As Espresso Stax is really just a land-destruction deck, the Ports function as copies of Wasteland, which I was very happy to have. Another thing that I will point out is that Port can lock down basic lands, which was often backbreaking. Also worth noting is that you can use the Port to target fetch lands in order to make your opponent crack them, which against decks that have to fetch nonbasics leaves the opponent vulnerable.
The next deck that I wanted to investigate was Bant Midrange. I am obviously predisposed to the deck because I innovated it a couple of years ago and have always done well playing it, but I also thought that there were a couple of good reasons to bring the deck back for an encore performance.
The Cruel Ultimatium of creature mirrors.
With BUG being such a popular deck at the moment, I felt that playing the best True-Name Nemesis deck had a ton of upside because TNN is so good against BUG.
In trying to figure out the best thing to do with TNN, I was fairly certain that one of the top things on the list would be to put an Equipment on it and start bashing face.
Do people even play Equipment in decks that don’t play Stoneforge Mystic?
Anyway, Bant Midrange provided me with a shell to take advantage of the strategies I wanted to use to attack the metagame.
- 2 Trygon Predator
- 3 Noble Hierarch
- 1 Qasali Pridemage
- 2 Stoneforge Mystic
- 2 Snapcaster Mage
- 2 True-Name Nemesis
I really like everything that this deck is doing. It has a lot of really solid threats and very good removal and counterspells. It is also very capable of taking control of a game and crippling an opponent via land and artifact removal.
I like Sword of Fire and Ice as my go to Equipment because many of my creatures have evasion already. The Sword is a super fast clock against decks where I don’t need to kill creatures, and against the ones with creatures it is essentially the same as a Jitte because the Fire can take down Delver of Secrets, Deathrite Shaman, Dark Confidant, and nearly everything else that a Jitte would try to handle.
I was very into the idea of playing this deck at the tournament and felt that it was very well built and positioned. Then I realized something:
I can never say no to Yawgmoth’s Will.
I don’t get to play as much Vintage as I would like because of the area in which I live. It makes me sad.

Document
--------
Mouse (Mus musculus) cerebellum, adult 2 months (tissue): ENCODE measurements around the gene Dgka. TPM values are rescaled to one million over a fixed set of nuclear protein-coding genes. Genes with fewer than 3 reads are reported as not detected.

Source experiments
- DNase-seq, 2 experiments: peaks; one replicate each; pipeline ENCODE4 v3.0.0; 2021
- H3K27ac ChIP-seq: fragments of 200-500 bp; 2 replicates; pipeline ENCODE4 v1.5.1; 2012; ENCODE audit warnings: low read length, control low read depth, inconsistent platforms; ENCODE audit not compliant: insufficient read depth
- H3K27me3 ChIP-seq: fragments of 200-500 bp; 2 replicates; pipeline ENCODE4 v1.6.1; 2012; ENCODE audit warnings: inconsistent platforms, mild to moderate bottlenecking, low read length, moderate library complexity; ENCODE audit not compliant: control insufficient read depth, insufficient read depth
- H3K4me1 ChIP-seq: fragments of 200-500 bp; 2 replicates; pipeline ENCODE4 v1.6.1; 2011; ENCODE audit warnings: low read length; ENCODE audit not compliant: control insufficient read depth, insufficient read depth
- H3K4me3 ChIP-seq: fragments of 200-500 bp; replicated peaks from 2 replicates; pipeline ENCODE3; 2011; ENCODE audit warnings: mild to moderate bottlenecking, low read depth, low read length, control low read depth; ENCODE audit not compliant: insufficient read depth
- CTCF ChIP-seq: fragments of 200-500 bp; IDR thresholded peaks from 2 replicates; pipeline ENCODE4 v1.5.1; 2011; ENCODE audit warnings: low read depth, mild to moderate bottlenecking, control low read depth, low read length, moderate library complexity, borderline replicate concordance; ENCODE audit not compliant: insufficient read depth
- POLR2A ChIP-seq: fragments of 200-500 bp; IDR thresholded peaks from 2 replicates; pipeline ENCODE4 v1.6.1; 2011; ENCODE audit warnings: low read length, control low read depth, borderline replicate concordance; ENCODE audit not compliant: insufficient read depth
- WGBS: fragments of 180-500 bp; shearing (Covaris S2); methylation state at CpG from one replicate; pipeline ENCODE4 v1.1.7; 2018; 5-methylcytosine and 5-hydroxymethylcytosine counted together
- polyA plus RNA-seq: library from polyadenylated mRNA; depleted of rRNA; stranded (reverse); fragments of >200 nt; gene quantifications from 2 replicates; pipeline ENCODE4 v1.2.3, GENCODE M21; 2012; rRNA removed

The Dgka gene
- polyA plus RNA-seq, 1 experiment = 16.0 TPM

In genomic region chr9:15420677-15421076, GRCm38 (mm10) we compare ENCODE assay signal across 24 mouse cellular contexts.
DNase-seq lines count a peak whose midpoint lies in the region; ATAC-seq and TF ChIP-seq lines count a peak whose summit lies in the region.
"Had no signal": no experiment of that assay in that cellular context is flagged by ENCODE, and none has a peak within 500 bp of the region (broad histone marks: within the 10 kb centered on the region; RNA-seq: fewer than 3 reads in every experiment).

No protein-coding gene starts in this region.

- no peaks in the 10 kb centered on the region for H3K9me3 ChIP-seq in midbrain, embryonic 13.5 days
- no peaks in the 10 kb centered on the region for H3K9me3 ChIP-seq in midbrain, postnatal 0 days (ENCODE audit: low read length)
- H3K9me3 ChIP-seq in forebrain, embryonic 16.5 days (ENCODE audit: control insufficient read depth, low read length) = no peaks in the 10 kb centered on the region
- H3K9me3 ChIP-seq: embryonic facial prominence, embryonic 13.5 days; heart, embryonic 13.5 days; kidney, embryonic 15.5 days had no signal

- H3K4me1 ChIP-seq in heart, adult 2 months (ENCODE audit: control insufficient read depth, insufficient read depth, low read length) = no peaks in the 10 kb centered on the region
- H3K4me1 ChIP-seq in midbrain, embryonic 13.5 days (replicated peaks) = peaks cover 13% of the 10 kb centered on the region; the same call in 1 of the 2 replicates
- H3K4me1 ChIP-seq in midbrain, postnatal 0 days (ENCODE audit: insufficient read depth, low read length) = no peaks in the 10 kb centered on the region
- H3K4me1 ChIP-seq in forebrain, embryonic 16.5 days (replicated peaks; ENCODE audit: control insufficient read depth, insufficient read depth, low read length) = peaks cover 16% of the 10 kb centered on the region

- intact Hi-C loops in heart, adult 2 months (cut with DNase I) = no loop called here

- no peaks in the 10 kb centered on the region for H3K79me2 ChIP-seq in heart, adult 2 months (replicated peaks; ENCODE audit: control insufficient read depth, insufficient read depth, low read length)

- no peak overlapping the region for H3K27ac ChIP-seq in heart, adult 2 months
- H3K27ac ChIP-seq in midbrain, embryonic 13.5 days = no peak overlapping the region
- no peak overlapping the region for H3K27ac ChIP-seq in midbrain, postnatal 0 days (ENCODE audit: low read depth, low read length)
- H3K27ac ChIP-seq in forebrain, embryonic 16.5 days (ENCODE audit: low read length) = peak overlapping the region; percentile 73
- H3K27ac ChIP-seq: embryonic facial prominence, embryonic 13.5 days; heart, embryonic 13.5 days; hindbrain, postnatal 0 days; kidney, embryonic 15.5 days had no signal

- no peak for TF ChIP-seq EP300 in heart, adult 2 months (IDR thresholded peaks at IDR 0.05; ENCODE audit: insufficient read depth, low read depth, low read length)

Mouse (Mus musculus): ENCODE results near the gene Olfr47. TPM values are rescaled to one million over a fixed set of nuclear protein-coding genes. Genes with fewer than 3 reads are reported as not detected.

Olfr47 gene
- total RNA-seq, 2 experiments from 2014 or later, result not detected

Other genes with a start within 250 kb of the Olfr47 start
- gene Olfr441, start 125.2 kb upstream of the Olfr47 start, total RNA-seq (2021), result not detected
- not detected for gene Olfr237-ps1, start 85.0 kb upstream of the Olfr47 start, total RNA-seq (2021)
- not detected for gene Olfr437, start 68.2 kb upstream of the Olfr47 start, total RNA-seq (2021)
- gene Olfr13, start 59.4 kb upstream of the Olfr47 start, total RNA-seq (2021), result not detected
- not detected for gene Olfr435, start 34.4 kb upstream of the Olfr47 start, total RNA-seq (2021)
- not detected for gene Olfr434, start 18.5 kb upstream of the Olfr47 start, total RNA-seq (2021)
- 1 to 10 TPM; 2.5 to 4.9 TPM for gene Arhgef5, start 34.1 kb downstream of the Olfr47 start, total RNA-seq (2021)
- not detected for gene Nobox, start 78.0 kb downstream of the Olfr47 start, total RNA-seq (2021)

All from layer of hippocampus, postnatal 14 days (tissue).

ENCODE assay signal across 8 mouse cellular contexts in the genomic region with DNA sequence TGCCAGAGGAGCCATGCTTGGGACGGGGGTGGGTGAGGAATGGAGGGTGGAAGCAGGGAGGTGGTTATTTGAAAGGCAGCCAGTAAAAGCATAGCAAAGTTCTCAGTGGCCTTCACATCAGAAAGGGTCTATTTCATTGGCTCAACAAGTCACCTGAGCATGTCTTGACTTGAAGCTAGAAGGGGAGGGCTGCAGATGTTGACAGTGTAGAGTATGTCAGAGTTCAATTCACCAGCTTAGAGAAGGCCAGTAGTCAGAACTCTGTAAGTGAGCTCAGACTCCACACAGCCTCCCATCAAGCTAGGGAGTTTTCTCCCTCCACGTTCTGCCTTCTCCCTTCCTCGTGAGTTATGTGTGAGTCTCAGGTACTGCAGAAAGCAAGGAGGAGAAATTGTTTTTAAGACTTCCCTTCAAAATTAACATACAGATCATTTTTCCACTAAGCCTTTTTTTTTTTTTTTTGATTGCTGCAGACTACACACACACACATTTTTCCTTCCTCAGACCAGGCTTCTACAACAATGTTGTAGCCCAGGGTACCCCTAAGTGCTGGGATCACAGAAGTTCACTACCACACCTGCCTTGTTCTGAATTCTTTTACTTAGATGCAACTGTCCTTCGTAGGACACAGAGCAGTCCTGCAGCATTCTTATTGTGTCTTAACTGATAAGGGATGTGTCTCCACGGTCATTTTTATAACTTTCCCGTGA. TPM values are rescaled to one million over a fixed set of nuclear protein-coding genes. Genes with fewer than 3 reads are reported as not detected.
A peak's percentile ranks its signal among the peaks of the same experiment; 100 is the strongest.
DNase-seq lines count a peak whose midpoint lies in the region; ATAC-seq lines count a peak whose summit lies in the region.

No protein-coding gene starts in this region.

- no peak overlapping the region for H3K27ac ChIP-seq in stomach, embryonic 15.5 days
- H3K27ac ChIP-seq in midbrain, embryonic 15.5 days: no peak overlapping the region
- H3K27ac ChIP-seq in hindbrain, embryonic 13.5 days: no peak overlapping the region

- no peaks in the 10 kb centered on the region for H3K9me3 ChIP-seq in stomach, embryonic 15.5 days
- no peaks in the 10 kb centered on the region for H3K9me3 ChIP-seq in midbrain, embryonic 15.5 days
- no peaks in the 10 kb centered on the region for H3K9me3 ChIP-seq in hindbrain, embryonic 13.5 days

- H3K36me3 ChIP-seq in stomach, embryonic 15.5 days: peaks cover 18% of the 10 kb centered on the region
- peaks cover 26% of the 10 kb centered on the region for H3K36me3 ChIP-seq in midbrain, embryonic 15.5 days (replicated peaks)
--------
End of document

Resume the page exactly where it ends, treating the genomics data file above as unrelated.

The morning of the tournament I got up early and looked at my Bant Midrange deck all sleeved up. I knew that it was a good deck, but something inside me just didn’t really feel like playing it.
If I got to play every weekend, I probably would have been really excited to take my new toy into battle, but because I don’t get very many opportunities to actually play in tournaments, a part of me just really longed for the good old days of casting Yawgmoth’s Will and doing really broken stuff with Time Vault.
So I did.
- 1 Sensei's Divining Top
- 1 Brainstorm
- 2 Mana Drain
- 1 Vampiric Tutor
- 1 Mystical Tutor
- 1 Yawgmoth's Will
- 4 Force of Will
- 1 Mana Vault
- 1 Sol Ring
- 1 Demonic Tutor
- 1 Hurkyl's Recall
- 1 Time Walk
- 1 Ancestral Recall
- 1 Mana Crypt
- 1 Time Vault
- 1 Merchant Scroll
- 1 Thirst for Knowledge
- 1 Tinker
- 1 Voltaic Key
- 1 Black Lotus
- 1 Mox Emerald
- 1 Mox Jet
- 1 Mox Pearl
- 1 Mox Ruby
- 1 Mox Sapphire
- 1 Ponder
- 2 Thoughtseize
- 1 Nature's Claim
- 2 Mental Misstep
- 2 Flusterstorm
- 1 Toxic Deluge
The deck is basically just a Grixis Control deck that trades the red cards for some green ones.
Green for the Workshop matchup.
I did not like the idea of playing Bob and Ingot Chewer side by side, and Nature’s Claim seemed like a much more acceptable choice for me, not to mention that Nature’s Claim can come in against an Oath of Druids deck as well. I’m not actually sold that Chewer is a better card against Workshops than Claim is. The instant speed is a really big deal, especially when they have Tangle Wires and Ports.
Even if it ‘s close and Ingot Chewer is slightly better in a vacuum because it goes through Chalice of the Void for one and Thorn of Amethyst, Trygon Predator is still the absolute blade for tearing Mishra’s Workshop down.
So let’s talk about the cards in this deck and why I built it the way that I did.
I am afraid of my own cards.
The first thing that is apt to catch your eye is that I’m only playing three copies of Dark Confidant. Can that possibly be correct?
To be honest, I have no idea, but I will explain the logic behind why I only played three.
The first thing is that this deck has a slightly higher mana curve than the typical Grixis Control deck. I have more threes, fours, and fives than other control decks with Dark Confidant tend to have.
Cards that allow you to pay life as part of their cost for an effect instead of mana tend to be completely insane because they allow you to do things that are better than the mana cost should be. I want to play with cards like that in Vintage where mana is so tight and life is plentiful.
Only playing with three Dark Confidants was kind of a hedge against being put into situations where common logic dictates my best line of play is to have two Dark Confidants blind flipping at the same time. When one has four copies, it seems to me the situation tends to come up more often.